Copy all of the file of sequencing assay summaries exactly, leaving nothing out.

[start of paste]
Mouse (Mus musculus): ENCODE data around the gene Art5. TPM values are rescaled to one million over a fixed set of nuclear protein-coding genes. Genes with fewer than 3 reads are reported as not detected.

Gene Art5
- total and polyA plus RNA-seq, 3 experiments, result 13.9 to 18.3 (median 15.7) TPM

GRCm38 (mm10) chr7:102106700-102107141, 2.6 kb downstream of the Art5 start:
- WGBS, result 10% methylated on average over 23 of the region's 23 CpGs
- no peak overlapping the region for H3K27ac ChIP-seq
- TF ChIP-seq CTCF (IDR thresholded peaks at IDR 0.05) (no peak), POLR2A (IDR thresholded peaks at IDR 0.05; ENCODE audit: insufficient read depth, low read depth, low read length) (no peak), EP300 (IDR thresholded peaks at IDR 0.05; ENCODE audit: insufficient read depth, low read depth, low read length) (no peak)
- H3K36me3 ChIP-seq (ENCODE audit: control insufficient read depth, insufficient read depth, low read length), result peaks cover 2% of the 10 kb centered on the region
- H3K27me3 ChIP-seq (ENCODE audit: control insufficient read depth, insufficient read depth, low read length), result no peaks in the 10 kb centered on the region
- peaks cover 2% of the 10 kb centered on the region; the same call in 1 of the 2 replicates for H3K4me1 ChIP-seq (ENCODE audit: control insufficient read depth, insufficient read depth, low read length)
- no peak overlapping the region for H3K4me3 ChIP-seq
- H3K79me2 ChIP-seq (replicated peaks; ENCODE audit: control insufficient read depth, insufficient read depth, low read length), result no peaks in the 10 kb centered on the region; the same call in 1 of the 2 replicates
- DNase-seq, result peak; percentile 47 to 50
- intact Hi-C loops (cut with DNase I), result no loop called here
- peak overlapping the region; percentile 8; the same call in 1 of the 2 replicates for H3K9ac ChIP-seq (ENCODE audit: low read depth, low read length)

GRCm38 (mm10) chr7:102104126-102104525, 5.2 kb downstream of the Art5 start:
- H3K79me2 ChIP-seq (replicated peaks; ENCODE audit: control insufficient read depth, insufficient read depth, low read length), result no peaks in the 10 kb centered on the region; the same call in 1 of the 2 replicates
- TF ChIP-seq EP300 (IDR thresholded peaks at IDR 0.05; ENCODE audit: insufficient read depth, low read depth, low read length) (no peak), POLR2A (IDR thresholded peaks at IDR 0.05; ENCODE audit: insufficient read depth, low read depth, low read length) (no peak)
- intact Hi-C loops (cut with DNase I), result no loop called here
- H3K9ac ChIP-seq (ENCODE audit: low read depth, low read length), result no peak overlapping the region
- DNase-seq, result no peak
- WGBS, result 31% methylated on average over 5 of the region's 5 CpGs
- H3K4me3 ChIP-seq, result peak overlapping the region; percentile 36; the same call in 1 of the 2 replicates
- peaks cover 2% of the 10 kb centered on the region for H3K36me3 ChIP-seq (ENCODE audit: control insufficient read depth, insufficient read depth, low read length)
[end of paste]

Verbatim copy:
Mouse (Mus musculus): ENCODE data around the gene Art5. TPM values are rescaled to one million over a fixed set of nuclear protein-coding genes. Genes with fewer than 3 reads are reported as not detected.

Gene Art5
- total and polyA plus RNA-seq, 3 experiments, result 13.9 to 18.3 (median 15.7) TPM

GRCm38 (mm10) chr7:102106700-102107141, 2.6 kb downstream of the Art5 start:
- WGBS, result 10% methylated on average over 23 of the region's 23 CpGs
- no peak overlapping the region for H3K27ac ChIP-seq
- TF ChIP-seq CTCF (IDR thresholded peaks at IDR 0.05) (no peak), POLR2A (IDR thresholded peaks at IDR 0.05; ENCODE audit: insufficient read depth, low read depth, low read length) (no peak), EP300 (IDR thresholded peaks at IDR 0.05; ENCODE audit: insufficient read depth, low read depth, low read length) (no peak)
- H3K36me3 ChIP-seq (ENCODE audit: control insufficient read depth, insufficient read depth, low read length), result peaks cover 2% of the 10 kb centered on the region
- H3K27me3 ChIP-seq (ENCODE audit: control insufficient read depth, insufficient read depth, low read length), result no peaks in the 10 kb centered on the region
- peaks cover 2% of the 10 kb centered on the region; the same call in 1 of the 2 replicates for H3K4me1 ChIP-seq (ENCODE audit: control insufficient read depth, insufficient read depth, low read length)
- no peak overlapping the region for H3K4me3 ChIP-seq
- H3K79me2 ChIP-seq (replicated peaks; ENCODE audit: control insufficient read depth, insufficient read depth, low read length), result no peaks in the 10 kb centered on the region; the same call in 1 of the 2 replicates
- DNase-seq, result peak; percentile 47 to 50
- intact Hi-C loops (cut with DNase I), result no loop called here
- peak overlapping the region; percentile 8; the same call in 1 of the 2 replicates for H3K9ac ChIP-seq (ENCODE audit: low read depth, low read length)

GRCm38 (mm10) chr7:102104126-102104525, 5.2 kb downstream of the Art5 start:
- H3K79me2 ChIP-seq (replicated peaks; ENCODE audit: control insufficient read depth, insufficient read depth, low read length), result no peaks in the 10 kb centered on the region; the same call in 1 of the 2 replicates
- TF ChIP-seq EP300 (IDR thresholded peaks at IDR 0.05; ENCODE audit: insufficient read depth, low read depth, low read length) (no peak), POLR2A (IDR thresholded peaks at IDR 0.05; ENCODE audit: insufficient read depth, low read depth, low read length) (no peak)
- intact Hi-C loops (cut with DNase I), result no loop called here
- H3K9ac ChIP-seq (ENCODE audit: low read depth, low read length), result no peak overlapping the region
- DNase-seq, result no peak
- WGBS, result 31% methylated on average over 5 of the region's 5 CpGs
- H3K4me3 ChIP-seq, result peak overlapping the region; percentile 36; the same call in 1 of the 2 replicates
- peaks cover 2% of the 10 kb centered on the region for H3K36me3 ChIP-seq (ENCODE audit: control insufficient read depth, insufficient read depth, low read length)